This week in 1885: The Forth Bridge

Almost 130 years after it was built it remains one of the UK’s engineering marvels.

The inner tensions and compressions of the Forth Bridge. Credit: Simon Johnston

Stretching just over 2km (1.5 miles) and rising 46m above the high tides of the Firth of Forth, its scale is such a headache for those charged with repainting it that it has become shorthand for any job without end. It is, of course, the Forth rail bridge.


Determined not to see a repeat of the Tay Bridge disaster of 1879, no expense was spared in the construction, which cost around £3m. It’s a chastening reminder of the conditions endured by Victorian engineers that the project carried a high human cost, with more than 60 workers losing their lives. Many more became seriously ill after suffering the effects of ‘Caisson disease’, today known as the bends, brought on when they left the compressed atmosphere of watertight structures, called caissons, used to construct the bridge’s foundations.

Reporting on the early stages of the bridge’s construction, The Engineer barely hints at these problems, writing, with characteristic Victorian understatement: ‘the difficulties met with in preparing for and founding the piers of the Forth bridge have been neither few nor unimportant, and it’s patent to even the uninitiated that causes for anxiety will neither disappear nor diminish till the steel superstructure has been completed.’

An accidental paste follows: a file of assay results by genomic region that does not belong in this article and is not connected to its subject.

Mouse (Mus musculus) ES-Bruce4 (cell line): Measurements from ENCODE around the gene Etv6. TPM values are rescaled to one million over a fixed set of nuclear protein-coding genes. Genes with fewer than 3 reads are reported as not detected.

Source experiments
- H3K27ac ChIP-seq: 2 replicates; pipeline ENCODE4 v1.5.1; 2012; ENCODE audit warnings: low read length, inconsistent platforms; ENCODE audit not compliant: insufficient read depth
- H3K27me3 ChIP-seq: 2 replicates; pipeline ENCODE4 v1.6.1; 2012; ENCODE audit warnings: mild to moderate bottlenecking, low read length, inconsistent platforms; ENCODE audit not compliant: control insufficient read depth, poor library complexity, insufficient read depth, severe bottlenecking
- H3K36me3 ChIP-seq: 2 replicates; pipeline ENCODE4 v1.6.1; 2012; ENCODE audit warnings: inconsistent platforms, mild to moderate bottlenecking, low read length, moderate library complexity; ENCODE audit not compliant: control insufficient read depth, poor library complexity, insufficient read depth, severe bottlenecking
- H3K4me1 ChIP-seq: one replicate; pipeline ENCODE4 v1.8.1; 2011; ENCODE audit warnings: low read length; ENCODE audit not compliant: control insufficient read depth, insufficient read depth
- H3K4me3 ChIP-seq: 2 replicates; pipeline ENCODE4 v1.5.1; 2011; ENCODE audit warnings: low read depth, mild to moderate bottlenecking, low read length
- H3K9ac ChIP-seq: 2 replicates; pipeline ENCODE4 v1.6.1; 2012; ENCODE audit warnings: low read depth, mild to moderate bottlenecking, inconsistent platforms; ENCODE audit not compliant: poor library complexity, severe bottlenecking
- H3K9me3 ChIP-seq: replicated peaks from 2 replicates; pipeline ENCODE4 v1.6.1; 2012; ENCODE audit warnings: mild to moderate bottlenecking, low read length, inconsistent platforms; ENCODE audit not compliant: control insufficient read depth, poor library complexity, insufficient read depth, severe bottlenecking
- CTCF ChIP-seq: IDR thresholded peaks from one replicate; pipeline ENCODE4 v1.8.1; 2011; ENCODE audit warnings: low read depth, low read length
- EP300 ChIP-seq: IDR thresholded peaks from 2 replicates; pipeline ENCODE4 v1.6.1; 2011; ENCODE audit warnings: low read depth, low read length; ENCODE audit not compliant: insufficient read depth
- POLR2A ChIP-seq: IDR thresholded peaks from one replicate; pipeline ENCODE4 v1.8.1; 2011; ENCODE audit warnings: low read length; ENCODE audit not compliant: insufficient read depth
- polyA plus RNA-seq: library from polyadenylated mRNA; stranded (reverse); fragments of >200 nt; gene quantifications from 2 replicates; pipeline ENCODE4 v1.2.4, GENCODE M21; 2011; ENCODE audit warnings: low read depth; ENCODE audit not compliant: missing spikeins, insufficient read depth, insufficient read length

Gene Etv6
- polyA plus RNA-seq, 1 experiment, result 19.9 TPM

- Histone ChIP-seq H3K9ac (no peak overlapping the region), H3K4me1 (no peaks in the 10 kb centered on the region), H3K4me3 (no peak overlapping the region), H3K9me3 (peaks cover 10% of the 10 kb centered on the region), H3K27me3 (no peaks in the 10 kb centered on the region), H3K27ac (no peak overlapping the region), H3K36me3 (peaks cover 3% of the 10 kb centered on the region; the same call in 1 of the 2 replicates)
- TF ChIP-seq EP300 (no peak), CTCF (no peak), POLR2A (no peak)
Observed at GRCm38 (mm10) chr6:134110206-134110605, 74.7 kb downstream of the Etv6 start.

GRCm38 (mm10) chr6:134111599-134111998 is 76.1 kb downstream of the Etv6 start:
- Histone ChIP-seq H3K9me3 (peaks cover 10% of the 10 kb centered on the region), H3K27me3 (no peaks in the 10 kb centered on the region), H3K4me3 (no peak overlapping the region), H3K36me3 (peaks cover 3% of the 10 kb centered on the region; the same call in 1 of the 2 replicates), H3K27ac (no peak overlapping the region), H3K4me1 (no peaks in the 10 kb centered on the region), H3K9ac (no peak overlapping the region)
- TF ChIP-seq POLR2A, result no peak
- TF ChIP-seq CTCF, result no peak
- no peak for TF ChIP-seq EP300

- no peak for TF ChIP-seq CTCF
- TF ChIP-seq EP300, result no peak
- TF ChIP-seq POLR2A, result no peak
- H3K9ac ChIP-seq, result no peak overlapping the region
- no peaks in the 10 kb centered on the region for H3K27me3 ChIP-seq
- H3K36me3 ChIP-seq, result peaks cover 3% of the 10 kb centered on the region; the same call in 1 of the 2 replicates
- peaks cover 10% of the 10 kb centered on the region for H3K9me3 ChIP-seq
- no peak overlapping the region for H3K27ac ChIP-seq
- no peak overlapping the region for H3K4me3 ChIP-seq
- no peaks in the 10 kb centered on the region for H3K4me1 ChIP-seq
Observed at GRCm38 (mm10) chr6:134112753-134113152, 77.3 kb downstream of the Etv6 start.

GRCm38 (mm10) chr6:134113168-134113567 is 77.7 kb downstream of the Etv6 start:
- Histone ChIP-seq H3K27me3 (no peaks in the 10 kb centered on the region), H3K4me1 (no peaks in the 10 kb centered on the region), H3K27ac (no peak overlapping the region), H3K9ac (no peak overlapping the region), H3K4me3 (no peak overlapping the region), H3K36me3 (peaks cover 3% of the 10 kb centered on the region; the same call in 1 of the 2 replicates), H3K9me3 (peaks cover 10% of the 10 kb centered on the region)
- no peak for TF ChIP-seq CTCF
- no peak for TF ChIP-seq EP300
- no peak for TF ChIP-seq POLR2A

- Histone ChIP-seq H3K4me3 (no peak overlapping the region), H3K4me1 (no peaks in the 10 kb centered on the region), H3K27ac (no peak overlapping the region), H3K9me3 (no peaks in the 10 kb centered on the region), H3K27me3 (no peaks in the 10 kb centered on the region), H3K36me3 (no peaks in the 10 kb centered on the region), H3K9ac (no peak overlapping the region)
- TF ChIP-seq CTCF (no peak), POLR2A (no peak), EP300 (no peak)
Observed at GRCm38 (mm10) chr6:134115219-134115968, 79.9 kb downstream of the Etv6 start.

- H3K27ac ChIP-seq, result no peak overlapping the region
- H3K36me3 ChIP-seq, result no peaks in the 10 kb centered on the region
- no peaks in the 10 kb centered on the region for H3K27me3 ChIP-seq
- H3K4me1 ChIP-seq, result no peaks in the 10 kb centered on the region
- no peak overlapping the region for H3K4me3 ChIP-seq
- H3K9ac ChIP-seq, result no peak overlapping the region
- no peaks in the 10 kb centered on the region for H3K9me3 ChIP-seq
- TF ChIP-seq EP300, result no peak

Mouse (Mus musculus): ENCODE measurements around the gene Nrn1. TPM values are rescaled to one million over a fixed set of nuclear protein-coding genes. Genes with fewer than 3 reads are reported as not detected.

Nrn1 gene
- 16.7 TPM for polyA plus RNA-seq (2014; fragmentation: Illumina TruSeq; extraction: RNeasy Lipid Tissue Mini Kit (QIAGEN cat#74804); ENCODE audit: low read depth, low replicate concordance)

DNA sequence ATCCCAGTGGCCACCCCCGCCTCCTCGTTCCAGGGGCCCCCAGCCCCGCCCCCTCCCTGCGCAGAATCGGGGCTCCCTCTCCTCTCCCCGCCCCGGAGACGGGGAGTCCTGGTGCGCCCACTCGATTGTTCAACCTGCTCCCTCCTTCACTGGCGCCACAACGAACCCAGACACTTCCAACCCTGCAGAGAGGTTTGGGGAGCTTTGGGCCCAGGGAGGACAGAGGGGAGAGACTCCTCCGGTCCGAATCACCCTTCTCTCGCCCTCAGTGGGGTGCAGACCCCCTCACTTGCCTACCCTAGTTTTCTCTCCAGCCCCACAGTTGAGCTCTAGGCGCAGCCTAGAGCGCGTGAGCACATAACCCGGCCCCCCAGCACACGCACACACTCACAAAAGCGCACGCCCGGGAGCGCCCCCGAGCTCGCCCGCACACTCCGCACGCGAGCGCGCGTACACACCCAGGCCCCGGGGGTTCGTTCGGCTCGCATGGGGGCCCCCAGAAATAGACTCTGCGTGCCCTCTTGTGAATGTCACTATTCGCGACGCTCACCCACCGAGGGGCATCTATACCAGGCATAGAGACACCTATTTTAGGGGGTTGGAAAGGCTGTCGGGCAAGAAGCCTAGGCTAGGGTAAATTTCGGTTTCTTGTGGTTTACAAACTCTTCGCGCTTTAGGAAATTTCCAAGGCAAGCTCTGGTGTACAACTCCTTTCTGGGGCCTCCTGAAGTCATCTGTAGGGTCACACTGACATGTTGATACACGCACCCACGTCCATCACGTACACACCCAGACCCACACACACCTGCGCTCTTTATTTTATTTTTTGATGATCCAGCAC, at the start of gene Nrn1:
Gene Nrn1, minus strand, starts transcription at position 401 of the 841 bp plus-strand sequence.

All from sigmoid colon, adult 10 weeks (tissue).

The article, the first in a number about the design of the bridge, goes on to concern itself primarily with the installation of the first part of this superstructure: the lower bed plates. ‘The whole plate is bolted on a number of short iron columns in situ and is riveted up by a special hydraulic machine. Two girders are employed, one above and one below the bed plate…on each girder slides a hydraulic cylinder, one having a more effective area than the other…the result is that when water is admitted the total pressure on one is greater than on the other, thereby holding the rivet head firmly in place.’

In a later article the magazine reports on the numerous other challenges that left us with such an enduring icon of the industrial revolution. And to think, once they’d built the thing they had to paint it…which was exactly like painting the Forth bridge.

Jon Excell